European Regional Development Fund - Communities and Local Government Committee Contents


1  Introduction

1.  Reducing regional economic disparities within Europe has become an increasingly important policy objective for the European Union (EU), particularly since the accession of ten new Member States in 2004. Article 174 of the Treaty on the Functioning of the European Union states:

In order to promote its overall harmonious development, the Union shall develop and pursue its actions leading to the strengthening of its economic, social and territorial cohesion.

In particular, the Union shall aim at reducing disparities between the levels of development of the various regions and the backwardness of the least favoured regions.[1]

2.  The European Regional Development Fund (ERDF) is the largest of the three main funds used by the EU to achieve greater economic cohesion, reduce regional disparities and promote economic growth across the EU. The fund was set up in 1975, and now operates on a seven year cycle. The total budget for the current ERDF round of 2007-13 was set at €201 billion and negotiations are underway to set the objectives, regulations and size of the ERDF for the next programming period covering 2014-20. This process forms an integral part of negotiations over the EU's whole budget for that period, of which regional funding forms an increasingly large proportion.[2] It is in this context that we decided to hold an inquiry into ERDF, with the intention of informing the UK's negotiating position over the coming months, and examining whether England's regional policy and funding should be a matter exclusively for Ministers in London.

3.   We issued the following call for evidence on 28 February 2012 asking for submissions that addressed the following questions:

  • how, and on what, is ERDF spent?
  • is the taxpayer in England obtaining value for money from the ERDF?
  • could the funds contributed to, and paid out on, regeneration through ERDF be spent more effectively by repatriating ERDF to the Government in London?
  • with the abolition of the Regional Development Agencies responsibility for ERDF in England passes to DCLG. What effects are these changes having on the administration, assessment and payment of ERDF?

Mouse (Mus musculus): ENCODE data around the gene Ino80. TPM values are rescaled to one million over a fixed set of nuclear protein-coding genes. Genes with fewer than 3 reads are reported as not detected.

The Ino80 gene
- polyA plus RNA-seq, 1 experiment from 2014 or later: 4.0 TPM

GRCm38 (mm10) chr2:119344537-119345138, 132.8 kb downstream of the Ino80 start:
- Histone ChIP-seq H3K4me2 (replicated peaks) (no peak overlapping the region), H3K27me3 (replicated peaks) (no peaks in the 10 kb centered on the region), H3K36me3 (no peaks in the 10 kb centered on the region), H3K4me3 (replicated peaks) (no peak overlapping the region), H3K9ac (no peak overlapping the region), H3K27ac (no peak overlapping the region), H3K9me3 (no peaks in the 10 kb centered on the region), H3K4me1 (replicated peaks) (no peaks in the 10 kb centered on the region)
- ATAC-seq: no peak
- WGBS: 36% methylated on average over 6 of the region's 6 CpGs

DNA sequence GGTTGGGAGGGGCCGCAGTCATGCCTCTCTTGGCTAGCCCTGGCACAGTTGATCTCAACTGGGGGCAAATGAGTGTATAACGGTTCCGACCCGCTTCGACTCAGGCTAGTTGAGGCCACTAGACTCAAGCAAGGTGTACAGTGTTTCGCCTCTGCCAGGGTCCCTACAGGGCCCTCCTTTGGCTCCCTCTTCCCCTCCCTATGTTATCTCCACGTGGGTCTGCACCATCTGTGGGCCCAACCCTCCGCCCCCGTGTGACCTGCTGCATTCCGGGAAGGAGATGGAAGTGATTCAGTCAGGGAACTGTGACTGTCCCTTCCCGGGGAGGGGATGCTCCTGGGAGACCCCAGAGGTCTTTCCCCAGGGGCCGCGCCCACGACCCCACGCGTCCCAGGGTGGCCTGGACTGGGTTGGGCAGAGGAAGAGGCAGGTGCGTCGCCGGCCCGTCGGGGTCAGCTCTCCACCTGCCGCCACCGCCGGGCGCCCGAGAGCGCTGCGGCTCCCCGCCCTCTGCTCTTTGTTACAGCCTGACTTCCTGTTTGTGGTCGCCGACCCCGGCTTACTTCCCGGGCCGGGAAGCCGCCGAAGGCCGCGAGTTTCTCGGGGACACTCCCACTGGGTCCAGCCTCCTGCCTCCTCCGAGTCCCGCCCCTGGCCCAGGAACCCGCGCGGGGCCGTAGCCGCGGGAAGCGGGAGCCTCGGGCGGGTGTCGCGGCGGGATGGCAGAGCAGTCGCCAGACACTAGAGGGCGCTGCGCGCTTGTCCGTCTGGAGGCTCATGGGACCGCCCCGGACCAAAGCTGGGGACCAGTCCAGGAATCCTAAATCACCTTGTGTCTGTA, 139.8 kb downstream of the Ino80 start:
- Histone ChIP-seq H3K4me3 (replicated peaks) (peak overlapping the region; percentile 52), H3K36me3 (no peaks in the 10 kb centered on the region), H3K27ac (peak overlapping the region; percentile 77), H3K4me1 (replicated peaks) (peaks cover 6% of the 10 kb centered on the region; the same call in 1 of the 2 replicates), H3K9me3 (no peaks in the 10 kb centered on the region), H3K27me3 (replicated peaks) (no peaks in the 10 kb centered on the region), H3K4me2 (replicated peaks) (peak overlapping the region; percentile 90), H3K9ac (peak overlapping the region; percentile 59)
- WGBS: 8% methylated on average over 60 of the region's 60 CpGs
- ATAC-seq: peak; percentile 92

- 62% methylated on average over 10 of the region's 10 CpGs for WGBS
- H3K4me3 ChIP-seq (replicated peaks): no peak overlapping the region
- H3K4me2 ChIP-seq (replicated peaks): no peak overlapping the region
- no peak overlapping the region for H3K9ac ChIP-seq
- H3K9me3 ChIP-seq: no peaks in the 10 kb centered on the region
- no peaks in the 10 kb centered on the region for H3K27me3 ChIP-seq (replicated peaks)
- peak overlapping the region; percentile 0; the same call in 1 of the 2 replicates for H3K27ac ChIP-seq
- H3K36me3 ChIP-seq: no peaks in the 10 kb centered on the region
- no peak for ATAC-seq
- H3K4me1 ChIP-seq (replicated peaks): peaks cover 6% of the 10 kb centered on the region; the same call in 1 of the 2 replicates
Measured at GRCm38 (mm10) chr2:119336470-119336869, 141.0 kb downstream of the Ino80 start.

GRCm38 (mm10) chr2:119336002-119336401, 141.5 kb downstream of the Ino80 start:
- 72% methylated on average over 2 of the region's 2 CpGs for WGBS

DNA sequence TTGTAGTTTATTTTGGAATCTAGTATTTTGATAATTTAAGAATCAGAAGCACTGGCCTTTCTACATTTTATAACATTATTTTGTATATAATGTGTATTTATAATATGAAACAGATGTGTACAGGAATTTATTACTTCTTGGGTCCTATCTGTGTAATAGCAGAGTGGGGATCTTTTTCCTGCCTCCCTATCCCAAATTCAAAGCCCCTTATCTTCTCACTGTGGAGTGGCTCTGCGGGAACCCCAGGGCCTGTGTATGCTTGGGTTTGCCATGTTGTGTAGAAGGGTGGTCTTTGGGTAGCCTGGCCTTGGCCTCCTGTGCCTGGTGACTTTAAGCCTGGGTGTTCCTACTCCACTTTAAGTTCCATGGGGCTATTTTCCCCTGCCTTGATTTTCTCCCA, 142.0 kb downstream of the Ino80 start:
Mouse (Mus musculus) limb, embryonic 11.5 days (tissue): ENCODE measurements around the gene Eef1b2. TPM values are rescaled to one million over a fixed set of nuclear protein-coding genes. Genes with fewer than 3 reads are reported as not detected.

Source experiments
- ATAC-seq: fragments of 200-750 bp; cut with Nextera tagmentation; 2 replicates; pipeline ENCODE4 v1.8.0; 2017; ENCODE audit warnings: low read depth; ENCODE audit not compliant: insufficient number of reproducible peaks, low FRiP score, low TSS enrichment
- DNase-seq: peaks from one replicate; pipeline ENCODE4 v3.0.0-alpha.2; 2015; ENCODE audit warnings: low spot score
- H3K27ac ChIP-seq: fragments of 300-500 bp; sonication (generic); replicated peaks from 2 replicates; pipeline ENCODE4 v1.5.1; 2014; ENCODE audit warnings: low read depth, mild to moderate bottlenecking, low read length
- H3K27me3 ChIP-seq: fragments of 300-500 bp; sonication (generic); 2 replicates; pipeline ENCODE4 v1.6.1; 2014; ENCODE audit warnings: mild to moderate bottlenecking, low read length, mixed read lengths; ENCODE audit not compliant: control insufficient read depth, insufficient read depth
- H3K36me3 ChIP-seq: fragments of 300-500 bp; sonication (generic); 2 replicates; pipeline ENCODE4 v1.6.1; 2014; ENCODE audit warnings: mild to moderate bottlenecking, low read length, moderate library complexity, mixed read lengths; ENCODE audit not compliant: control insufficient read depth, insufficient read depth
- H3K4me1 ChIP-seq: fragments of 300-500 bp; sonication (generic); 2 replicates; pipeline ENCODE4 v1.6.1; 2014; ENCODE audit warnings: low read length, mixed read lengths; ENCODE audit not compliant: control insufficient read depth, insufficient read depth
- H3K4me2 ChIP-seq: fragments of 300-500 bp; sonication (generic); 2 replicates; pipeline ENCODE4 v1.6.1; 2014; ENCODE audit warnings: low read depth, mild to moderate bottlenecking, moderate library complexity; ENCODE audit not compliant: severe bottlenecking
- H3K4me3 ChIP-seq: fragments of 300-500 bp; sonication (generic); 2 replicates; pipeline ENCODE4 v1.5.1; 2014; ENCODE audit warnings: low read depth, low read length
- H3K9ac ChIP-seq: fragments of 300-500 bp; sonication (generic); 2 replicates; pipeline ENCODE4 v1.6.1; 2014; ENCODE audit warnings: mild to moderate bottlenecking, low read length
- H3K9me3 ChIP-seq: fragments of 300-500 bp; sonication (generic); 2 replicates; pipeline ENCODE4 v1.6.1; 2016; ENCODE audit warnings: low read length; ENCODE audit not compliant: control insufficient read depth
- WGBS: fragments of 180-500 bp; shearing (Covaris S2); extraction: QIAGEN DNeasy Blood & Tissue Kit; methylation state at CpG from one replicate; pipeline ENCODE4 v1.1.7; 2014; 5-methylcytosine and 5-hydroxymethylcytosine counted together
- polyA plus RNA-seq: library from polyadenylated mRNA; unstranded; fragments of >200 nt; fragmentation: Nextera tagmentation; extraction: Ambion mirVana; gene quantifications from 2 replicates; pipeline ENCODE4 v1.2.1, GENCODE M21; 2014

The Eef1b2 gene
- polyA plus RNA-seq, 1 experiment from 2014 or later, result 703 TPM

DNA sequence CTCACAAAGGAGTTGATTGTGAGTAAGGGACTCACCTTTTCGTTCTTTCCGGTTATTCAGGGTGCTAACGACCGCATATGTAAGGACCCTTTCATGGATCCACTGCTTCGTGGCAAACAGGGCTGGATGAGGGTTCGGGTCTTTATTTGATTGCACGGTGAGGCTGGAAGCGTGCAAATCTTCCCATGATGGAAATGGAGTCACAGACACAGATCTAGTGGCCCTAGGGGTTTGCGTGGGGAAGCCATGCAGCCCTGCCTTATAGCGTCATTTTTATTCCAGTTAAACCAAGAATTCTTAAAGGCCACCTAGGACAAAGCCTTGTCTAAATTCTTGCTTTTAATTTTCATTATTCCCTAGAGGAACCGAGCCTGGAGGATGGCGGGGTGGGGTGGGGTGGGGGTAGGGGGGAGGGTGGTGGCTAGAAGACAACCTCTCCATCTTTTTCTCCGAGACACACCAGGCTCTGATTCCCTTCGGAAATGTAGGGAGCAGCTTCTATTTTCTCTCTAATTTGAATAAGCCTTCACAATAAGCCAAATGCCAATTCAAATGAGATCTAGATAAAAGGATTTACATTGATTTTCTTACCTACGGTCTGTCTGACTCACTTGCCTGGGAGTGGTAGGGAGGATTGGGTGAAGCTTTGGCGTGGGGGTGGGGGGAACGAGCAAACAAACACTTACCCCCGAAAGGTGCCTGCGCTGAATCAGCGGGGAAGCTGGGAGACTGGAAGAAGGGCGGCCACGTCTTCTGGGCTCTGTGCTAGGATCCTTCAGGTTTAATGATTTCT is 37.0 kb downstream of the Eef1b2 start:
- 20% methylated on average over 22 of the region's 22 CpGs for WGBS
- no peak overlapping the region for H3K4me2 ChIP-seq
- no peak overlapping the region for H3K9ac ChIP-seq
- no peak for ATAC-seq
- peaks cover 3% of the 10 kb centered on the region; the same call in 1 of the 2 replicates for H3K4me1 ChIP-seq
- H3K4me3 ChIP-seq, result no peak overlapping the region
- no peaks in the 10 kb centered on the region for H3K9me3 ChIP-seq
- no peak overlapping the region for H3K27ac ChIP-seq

4.  We received over 40 written submissions from local authorities, think tanks, academics, the European Commission, the Government and other interested parties. We held two oral evidence sessions in April and May 2012 at which we examined the themes and issues that emerged from the written evidence. We are grateful to all those who gave evidence and contributed to the inquiry.

5.  In this Report we consider in chapter 2 what the ERDF has delivered in England, and whether it is possible to assess its value for money. In chapter 3 we look at the role of the Department for Communities and Local Government (DCLG) and, specifically, at the impact of the transfer from Regional Development Agencies (RDAs) to DCLG, and how the abolition of the RDAs has affected the operation of the fund on the ground. We consider, in particular, the problem of match funding, and whether this has stopped some worthwhile projects going ahead. We then look forward in chapter 4 to the next ERDF round, covering 2014-20, and what improvements could be made to make the fund more effective. We conclude in chapter 5 by considering the issue of repatriation, and whether, in the longer term, the direction, management and funding of English regional policy should be a matter exclusively for England, without the involvement of the EU.


1   Treaty on the Functioning of the European Union, Article 174 Back

2   The terms regional policy and cohesion policy are often used interchangeably; for consistency we refer to regional policy in this report. Back


 
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Prepared 13 July 2012